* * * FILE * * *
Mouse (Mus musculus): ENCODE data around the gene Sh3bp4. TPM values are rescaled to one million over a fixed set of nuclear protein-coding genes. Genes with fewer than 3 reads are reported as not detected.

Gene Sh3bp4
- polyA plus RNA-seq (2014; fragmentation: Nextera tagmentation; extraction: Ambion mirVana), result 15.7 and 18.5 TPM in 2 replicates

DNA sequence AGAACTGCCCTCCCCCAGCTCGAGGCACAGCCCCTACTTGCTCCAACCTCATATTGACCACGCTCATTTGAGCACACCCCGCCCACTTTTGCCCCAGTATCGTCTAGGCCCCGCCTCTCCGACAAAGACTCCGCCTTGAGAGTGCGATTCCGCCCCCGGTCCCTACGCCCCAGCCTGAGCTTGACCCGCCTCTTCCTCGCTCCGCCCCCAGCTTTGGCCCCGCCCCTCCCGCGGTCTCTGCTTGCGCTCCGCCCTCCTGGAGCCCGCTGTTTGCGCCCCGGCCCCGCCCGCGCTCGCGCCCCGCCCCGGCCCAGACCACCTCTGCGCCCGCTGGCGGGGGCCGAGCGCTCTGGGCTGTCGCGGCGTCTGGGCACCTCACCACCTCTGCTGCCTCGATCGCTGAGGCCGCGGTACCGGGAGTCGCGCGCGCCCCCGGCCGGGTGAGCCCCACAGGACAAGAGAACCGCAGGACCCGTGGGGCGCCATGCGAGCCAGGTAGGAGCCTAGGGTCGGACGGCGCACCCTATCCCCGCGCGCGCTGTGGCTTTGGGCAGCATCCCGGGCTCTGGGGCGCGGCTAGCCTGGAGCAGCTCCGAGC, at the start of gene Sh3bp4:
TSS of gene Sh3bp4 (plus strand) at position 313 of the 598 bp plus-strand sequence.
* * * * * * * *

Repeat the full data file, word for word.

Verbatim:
Mouse (Mus musculus): ENCODE data around the gene Sh3bp4. TPM values are rescaled to one million over a fixed set of nuclear protein-coding genes. Genes with fewer than 3 reads are reported as not detected.

Gene Sh3bp4
- polyA plus RNA-seq (2014; fragmentation: Nextera tagmentation; extraction: Ambion mirVana), result 15.7 and 18.5 TPM in 2 replicates

DNA sequence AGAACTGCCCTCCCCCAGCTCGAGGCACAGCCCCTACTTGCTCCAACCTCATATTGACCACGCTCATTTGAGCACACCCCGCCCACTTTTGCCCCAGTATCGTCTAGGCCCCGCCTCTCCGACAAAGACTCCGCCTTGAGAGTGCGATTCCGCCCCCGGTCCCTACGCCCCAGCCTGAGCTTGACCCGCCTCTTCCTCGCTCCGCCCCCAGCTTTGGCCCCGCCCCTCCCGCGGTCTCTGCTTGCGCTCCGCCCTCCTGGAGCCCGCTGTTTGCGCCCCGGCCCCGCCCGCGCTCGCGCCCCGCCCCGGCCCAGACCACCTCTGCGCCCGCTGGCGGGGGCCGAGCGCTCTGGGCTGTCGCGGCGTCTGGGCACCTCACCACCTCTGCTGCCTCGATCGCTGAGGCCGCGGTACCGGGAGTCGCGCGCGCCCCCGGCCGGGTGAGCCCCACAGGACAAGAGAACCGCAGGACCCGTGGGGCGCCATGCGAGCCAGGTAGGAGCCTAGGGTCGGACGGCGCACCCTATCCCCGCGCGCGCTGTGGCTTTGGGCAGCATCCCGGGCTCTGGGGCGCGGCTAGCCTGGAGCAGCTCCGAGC, at the start of gene Sh3bp4:
TSS of gene Sh3bp4 (plus strand) at position 313 of the 598 bp plus-strand sequence.